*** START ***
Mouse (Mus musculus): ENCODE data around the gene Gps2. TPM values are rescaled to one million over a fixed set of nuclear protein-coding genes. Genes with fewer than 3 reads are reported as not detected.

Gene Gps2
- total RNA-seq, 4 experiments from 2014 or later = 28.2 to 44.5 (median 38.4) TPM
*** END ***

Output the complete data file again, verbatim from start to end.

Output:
Mouse (Mus musculus): ENCODE data around the gene Gps2. TPM values are rescaled to one million over a fixed set of nuclear protein-coding genes. Genes with fewer than 3 reads are reported as not detected.

Gene Gps2
- total RNA-seq, 4 experiments from 2014 or later = 28.2 to 44.5 (median 38.4) TPM